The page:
June 15: Ten things that happened today in history

Today may just be an ordinary Monday for many of us, but in the past, some pretty interesting things happened on June 15.

-The U.S. Supreme Court ruled in 1992 that the government could kidnap criminal suspects from overseas for prosecution.

-A spelling error was made by U.S. Vice President Dan Quayle in a 1992 spelling bee. During the spelling bee, he instructed a student to spell "potato" with an "e" on the end. He relied on a faulty flash card that had been written by a student's teacher. 

-In 1983, state and local restrictions on abortion were struck down by the U.S. Supreme Court.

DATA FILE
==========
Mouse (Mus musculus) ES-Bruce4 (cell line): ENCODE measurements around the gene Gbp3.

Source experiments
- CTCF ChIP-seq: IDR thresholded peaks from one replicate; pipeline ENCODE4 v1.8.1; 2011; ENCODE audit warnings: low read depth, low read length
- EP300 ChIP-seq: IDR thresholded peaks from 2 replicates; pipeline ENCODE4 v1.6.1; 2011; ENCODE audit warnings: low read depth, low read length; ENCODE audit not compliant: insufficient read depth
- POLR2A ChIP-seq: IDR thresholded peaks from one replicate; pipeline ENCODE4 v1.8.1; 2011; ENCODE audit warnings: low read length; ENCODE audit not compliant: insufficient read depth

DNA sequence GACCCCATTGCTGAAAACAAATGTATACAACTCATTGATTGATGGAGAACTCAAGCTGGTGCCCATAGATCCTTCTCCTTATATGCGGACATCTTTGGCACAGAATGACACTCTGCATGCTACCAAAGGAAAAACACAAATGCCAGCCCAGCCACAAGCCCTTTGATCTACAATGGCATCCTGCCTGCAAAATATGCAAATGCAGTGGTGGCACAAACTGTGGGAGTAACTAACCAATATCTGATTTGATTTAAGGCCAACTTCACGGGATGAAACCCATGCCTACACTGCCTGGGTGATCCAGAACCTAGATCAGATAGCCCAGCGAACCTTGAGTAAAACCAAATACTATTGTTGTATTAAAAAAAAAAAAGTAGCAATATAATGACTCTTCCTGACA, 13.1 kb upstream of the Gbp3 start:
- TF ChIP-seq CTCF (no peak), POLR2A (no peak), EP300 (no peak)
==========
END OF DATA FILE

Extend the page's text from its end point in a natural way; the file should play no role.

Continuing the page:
-In 1909, Benjamin Shibe patented the cork center baseball.

-In 1877, The first African American graduated from the U.S. Military Academy at West Point. His name was Henry Flipper.

-A man was granted a patent for the process that strengthens rubber in 1844. Who else other than Charles Goodyear?

-The Second Continental Congress appointed George Washington the head of the Continental Army in 1775.

-Benjamin Franklin experimented by flying a kite during a thunderstorm in 1752. As a result, the little spark showed the link between lightning and electricity.

-In 1667, Jean-Baptiste Denys, a French physician, conducted the first fully-documented human blood transfusion from the blood of a sheep to a 15-year-old boy.

-In 1215, King John of England put his seal on the Magna Carta.